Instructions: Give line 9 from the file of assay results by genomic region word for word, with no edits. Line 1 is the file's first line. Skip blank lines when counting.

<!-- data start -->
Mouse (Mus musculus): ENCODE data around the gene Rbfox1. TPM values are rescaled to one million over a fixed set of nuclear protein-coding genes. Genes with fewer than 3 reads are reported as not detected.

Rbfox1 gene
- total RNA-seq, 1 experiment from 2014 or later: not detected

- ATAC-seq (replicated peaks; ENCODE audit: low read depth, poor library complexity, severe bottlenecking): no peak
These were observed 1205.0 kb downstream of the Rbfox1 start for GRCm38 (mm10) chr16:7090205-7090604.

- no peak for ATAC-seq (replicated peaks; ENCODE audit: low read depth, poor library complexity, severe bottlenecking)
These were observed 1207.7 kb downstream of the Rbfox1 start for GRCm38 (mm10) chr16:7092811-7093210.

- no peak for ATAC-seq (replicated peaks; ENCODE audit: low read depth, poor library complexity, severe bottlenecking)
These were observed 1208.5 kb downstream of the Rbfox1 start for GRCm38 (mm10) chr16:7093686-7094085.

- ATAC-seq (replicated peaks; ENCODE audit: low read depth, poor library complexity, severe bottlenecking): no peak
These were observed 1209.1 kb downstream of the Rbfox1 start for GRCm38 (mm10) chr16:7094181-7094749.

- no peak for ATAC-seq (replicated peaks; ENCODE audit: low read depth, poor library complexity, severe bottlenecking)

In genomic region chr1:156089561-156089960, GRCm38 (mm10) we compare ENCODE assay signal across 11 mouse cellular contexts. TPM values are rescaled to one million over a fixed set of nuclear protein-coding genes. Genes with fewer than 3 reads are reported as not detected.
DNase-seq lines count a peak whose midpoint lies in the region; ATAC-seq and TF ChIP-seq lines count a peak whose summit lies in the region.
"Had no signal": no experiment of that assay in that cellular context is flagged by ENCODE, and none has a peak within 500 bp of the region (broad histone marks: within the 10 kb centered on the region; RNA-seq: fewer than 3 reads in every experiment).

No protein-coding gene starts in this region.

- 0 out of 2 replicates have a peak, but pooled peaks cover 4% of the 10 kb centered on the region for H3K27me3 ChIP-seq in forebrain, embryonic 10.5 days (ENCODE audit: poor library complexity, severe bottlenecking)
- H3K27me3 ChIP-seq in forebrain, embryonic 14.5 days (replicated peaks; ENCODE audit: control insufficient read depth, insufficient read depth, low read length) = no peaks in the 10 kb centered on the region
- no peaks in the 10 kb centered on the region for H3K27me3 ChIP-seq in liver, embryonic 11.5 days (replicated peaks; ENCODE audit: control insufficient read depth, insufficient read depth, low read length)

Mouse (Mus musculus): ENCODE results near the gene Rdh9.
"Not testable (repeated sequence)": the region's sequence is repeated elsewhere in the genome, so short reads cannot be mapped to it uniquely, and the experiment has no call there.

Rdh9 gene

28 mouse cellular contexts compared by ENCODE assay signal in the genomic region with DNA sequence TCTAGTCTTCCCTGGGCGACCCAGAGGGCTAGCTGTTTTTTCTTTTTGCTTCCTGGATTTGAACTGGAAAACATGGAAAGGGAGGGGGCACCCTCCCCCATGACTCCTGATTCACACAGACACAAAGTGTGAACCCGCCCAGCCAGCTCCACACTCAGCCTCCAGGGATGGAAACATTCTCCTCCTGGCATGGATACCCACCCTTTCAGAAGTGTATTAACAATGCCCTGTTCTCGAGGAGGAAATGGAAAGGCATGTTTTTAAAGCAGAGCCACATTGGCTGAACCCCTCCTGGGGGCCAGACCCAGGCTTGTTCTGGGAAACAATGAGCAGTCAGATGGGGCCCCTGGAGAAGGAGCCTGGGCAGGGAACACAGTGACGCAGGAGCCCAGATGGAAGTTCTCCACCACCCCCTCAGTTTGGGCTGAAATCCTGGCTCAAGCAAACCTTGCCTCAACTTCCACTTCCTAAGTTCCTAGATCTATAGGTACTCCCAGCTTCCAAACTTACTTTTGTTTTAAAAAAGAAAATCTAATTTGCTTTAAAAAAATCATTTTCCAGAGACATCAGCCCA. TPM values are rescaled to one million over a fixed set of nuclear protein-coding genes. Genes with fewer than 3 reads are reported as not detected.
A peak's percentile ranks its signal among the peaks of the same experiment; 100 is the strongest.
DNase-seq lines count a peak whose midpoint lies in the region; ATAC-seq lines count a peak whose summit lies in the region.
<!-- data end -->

These were observed 1208.5 kb downstream of the Rbfox1 start for GRCm38 (mm10) chr16:7093686-7094085.